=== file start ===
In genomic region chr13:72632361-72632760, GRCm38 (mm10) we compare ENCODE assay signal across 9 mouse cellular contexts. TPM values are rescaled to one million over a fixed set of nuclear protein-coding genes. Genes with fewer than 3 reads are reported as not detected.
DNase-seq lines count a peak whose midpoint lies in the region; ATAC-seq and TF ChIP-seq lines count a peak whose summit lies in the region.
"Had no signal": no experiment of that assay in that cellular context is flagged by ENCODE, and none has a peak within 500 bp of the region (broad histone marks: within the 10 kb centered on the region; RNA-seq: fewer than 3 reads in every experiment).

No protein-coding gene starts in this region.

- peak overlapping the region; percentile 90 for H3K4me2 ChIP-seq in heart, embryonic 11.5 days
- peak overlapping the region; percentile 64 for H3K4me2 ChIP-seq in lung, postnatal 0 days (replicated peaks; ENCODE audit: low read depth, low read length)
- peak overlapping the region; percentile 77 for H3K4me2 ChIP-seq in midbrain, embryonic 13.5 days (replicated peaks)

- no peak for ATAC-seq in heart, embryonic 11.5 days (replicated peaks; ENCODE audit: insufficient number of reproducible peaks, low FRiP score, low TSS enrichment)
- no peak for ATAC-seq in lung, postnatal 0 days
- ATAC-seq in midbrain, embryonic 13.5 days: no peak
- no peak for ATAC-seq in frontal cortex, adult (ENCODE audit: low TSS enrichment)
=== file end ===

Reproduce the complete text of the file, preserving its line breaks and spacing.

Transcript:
In genomic region chr13:72632361-72632760, GRCm38 (mm10) we compare ENCODE assay signal across 9 mouse cellular contexts. TPM values are rescaled to one million over a fixed set of nuclear protein-coding genes. Genes with fewer than 3 reads are reported as not detected.
DNase-seq lines count a peak whose midpoint lies in the region; ATAC-seq and TF ChIP-seq lines count a peak whose summit lies in the region.
"Had no signal": no experiment of that assay in that cellular context is flagged by ENCODE, and none has a peak within 500 bp of the region (broad histone marks: within the 10 kb centered on the region; RNA-seq: fewer than 3 reads in every experiment).

No protein-coding gene starts in this region.

- peak overlapping the region; percentile 90 for H3K4me2 ChIP-seq in heart, embryonic 11.5 days
- peak overlapping the region; percentile 64 for H3K4me2 ChIP-seq in lung, postnatal 0 days (replicated peaks; ENCODE audit: low read depth, low read length)
- peak overlapping the region; percentile 77 for H3K4me2 ChIP-seq in midbrain, embryonic 13.5 days (replicated peaks)

- no peak for ATAC-seq in heart, embryonic 11.5 days (replicated peaks; ENCODE audit: insufficient number of reproducible peaks, low FRiP score, low TSS enrichment)
- no peak for ATAC-seq in lung, postnatal 0 days
- ATAC-seq in midbrain, embryonic 13.5 days: no peak
- no peak for ATAC-seq in frontal cortex, adult (ENCODE audit: low TSS enrichment)